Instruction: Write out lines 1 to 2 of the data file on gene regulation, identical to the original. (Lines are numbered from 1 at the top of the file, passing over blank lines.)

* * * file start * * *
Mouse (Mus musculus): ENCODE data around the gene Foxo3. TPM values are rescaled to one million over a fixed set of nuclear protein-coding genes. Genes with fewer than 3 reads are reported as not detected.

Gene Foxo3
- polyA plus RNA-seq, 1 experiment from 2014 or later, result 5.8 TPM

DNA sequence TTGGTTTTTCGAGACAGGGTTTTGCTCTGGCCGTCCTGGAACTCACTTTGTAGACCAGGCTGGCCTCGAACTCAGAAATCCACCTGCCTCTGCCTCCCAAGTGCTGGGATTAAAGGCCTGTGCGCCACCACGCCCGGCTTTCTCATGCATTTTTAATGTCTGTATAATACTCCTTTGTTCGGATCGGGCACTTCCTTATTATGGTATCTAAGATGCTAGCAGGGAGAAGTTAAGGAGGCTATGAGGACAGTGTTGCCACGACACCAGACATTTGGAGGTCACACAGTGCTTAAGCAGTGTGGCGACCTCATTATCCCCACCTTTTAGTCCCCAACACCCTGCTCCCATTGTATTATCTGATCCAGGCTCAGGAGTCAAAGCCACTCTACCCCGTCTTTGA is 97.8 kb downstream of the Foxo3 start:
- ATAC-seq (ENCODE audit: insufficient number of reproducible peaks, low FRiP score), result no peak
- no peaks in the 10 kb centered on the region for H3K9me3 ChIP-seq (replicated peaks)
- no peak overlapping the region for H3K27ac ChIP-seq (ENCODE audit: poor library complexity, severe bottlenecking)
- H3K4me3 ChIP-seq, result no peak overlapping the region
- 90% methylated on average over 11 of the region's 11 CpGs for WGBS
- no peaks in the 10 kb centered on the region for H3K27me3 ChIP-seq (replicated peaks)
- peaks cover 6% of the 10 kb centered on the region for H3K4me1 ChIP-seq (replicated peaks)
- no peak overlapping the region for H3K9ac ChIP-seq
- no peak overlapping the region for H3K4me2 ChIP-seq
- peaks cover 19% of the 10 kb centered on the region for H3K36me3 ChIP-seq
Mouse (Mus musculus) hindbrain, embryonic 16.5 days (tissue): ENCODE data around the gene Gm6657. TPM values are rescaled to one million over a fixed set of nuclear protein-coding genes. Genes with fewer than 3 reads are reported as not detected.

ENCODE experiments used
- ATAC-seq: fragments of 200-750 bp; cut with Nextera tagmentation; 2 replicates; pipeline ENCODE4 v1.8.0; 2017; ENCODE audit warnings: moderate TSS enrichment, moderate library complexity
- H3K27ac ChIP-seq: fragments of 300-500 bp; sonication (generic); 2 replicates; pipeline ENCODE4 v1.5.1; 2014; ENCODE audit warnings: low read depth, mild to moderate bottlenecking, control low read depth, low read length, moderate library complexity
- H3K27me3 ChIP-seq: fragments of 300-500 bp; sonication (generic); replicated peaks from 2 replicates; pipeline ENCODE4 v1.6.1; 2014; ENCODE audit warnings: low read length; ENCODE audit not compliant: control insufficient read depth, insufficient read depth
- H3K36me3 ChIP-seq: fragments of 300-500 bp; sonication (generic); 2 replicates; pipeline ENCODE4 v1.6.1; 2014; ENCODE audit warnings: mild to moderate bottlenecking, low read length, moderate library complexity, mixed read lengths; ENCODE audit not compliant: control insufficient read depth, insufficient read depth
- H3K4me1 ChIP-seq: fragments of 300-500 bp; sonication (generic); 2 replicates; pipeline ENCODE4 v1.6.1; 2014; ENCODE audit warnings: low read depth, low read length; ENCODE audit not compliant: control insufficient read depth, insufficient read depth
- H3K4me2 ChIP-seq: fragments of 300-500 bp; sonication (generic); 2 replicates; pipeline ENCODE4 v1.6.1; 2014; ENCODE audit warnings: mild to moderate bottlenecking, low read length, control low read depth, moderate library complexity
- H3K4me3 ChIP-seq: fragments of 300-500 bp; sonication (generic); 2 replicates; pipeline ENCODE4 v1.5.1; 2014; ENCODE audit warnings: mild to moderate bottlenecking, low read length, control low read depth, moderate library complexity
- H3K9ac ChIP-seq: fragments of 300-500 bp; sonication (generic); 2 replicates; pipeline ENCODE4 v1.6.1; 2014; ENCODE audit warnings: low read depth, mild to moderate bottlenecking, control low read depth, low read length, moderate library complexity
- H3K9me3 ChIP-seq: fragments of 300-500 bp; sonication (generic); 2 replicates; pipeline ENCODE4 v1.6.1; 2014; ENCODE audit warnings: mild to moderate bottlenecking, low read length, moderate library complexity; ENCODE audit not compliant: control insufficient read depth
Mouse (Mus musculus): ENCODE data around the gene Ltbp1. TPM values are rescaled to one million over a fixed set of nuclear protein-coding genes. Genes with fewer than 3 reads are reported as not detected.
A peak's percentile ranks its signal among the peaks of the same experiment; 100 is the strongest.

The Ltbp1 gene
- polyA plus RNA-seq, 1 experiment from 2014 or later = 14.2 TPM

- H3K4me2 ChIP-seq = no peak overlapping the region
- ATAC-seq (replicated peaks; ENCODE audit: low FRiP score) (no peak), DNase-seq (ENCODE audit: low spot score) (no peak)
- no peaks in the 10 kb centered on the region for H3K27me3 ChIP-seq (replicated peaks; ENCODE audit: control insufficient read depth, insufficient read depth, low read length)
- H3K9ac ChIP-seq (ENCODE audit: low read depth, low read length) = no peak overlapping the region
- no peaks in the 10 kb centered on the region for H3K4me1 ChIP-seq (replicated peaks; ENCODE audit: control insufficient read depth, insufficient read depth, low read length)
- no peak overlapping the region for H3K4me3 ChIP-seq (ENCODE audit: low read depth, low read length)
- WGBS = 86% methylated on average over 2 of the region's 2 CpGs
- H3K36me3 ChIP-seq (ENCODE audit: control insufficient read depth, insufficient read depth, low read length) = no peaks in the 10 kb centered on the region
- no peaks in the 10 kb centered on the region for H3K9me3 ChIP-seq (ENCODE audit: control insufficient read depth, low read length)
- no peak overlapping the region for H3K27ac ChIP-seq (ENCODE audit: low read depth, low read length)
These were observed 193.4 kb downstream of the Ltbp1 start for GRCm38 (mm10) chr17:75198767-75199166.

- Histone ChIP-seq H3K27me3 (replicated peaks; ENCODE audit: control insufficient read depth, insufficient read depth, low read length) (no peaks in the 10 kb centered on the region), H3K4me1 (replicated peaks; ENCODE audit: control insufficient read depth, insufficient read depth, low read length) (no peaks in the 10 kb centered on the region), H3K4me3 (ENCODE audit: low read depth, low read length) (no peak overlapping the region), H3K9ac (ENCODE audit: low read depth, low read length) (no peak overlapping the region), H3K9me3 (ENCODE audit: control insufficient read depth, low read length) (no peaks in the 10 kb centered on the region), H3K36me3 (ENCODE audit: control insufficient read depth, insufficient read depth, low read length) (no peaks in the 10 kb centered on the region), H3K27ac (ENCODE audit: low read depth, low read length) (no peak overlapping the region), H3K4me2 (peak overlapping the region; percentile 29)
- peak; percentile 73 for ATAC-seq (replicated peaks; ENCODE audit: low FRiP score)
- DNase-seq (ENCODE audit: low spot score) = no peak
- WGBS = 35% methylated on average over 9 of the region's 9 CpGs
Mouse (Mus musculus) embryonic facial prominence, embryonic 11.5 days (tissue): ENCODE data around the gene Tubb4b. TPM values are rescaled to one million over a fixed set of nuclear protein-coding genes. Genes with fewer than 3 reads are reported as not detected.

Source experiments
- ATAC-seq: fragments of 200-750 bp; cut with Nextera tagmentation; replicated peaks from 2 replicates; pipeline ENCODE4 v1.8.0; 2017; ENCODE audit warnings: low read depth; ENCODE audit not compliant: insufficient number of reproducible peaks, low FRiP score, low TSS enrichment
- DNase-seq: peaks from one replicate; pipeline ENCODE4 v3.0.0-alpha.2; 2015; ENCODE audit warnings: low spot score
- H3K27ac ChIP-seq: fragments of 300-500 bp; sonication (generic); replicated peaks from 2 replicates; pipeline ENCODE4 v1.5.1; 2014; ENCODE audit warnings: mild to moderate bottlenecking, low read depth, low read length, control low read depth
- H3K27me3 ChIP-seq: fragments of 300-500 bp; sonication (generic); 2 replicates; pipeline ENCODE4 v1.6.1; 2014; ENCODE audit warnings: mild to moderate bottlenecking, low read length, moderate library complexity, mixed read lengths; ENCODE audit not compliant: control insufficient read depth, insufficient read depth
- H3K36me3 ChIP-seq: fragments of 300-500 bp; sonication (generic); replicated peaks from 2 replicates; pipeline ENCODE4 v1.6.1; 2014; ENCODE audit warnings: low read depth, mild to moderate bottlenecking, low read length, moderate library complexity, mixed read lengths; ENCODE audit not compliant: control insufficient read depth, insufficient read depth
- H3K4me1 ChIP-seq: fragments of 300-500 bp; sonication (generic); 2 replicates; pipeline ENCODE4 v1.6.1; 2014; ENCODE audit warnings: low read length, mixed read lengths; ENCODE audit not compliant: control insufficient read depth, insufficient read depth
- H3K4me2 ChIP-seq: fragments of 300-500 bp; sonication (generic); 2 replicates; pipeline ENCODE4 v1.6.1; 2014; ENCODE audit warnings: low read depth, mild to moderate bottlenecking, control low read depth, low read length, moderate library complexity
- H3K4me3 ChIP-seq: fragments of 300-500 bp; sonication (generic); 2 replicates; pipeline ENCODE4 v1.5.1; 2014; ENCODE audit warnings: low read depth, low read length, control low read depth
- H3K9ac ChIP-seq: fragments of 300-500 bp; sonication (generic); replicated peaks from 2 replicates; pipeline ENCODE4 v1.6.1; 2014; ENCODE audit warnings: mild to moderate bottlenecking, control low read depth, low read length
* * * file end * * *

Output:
Mouse (Mus musculus): ENCODE data around the gene Foxo3. TPM values are rescaled to one million over a fixed set of nuclear protein-coding genes. Genes with fewer than 3 reads are reported as not detected.

Gene Foxo3